AMU minority quota battle 'will continue'

DUBAI - The fight to ensure 50 per cent admissions for Muslims in Aligarh Muslim University, India, has been on two fronts - legal and political.



By Ehtesham Shahid

Published: Wed 8 Jun 2005, 10:46 PM

Last updated: Thu 2 Apr 2015, 7:57 PM

While legal luminaries battled in the courts, a key player on the political front was Wasim Ahmad, former member of Indian Parliament, Member of Congress Working Committee and Special Invitee, All India Congress Committee. Ahmad was the General Secretary of AMU Students' Union from 1976-77 and has also been a member of the AMU Court.

Ahmad, who is on a private visit to Dubai, maintains that federal Human Resource Development Minister Arjun Singh's nod to the 50 per cent quota for Muslims is a major achievement.

He said though the fight for retaining the minority character of AMU is not new, the biggest challenge was to undo the damage done during the previous regime.

Former HRD minister, Murali Manohar Joshi, had proposed a combined admission test (CAT) for all central universities to be conducted by a central agency.

According to Ahmad, this would have seriously hurt the interests of the community. But it was not the party in power alone that held such a view. Ahmad says that some Left leaders too held similar views. "We went door-to-door, giving our viewpoint on the issue," he adds.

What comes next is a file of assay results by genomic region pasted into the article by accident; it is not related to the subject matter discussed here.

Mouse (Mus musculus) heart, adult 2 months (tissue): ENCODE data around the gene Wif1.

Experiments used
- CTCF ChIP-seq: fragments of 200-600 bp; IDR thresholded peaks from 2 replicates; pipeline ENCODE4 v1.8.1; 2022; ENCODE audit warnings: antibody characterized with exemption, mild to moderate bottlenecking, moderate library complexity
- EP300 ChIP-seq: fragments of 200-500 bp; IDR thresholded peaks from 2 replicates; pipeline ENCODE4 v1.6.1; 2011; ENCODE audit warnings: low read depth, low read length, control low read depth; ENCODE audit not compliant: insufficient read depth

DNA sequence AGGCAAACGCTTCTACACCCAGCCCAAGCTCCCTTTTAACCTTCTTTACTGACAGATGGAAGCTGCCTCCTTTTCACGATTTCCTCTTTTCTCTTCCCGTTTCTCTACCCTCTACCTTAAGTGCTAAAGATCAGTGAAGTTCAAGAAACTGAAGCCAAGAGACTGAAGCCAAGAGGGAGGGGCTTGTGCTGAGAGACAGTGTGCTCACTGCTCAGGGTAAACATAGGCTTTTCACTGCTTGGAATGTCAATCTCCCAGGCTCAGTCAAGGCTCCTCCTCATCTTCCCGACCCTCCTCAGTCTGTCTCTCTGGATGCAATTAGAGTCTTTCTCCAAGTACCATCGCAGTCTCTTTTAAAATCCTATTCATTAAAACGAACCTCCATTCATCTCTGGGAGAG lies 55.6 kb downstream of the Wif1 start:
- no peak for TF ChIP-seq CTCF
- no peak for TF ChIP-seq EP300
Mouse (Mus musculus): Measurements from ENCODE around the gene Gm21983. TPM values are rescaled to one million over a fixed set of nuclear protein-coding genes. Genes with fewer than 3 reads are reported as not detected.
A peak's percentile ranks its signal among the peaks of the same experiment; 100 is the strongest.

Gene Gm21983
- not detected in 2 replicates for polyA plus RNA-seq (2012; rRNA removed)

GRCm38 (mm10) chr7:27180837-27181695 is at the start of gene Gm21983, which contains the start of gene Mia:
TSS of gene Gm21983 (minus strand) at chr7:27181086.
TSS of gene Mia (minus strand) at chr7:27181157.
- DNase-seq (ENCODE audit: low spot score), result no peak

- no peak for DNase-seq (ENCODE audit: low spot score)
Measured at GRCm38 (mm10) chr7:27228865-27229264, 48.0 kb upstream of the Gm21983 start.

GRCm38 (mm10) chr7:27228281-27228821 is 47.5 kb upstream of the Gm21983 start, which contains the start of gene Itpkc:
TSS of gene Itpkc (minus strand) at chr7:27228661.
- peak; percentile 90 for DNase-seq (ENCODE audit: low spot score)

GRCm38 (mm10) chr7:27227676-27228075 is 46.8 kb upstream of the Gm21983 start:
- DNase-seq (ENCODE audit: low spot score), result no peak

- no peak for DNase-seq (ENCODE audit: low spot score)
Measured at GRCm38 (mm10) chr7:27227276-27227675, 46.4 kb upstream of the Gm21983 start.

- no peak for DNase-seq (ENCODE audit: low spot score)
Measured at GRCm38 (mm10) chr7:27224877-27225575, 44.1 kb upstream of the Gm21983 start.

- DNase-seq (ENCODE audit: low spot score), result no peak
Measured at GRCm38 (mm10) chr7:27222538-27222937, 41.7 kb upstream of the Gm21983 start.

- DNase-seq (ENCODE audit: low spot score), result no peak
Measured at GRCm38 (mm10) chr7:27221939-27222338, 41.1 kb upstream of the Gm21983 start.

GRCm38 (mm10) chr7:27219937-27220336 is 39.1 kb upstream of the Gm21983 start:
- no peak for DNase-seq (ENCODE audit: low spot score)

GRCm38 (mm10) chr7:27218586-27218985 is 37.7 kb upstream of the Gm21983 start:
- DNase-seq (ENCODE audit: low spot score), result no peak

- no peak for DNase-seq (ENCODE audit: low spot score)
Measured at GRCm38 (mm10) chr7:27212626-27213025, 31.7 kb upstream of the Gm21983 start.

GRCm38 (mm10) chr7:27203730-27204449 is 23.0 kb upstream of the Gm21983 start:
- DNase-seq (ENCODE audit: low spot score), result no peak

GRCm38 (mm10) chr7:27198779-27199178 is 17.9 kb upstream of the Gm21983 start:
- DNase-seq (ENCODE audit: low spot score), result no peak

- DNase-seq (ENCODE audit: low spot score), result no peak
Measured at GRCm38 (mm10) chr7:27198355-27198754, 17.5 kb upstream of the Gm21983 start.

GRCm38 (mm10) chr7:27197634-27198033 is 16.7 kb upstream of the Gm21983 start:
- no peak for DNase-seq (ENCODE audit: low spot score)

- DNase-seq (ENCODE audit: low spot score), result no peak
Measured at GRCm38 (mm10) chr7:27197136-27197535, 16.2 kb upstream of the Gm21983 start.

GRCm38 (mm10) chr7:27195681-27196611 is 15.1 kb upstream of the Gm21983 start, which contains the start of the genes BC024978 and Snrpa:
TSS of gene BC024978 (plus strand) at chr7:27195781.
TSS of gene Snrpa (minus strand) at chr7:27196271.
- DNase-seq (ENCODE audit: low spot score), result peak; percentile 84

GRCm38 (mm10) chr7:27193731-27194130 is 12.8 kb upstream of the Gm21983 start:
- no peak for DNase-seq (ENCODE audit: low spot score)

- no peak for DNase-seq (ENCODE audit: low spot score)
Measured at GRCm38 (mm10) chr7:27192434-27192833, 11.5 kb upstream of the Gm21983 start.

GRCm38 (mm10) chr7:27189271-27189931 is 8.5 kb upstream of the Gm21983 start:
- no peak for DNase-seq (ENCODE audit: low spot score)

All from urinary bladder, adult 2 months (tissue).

AMU has its origin in the Mohammedan Anglo-Oriental College, Aligarh. The university came into being through AMU Act of 1920. It was formed for the uplift of the Muslim community but displayed a strong secular fabric as well.

Ahmad says that the letter written by Arjun Singh to Congress President Sonia Gandhi, Prime Minister Dr Manmohan Singh and other allies on May 28, should be the final word.

In the letter, Arjun Singh wrote: "Since the University is for the educational and cultural advancement of Muslims in India, the government treats AMU as a religious minority institution and that the ministry has no objection to the University's decision on reservation of seats."

Ahmad, however, says that despite this victory, the well-wishers of the University must be prepared to tackle such disputes in the future.


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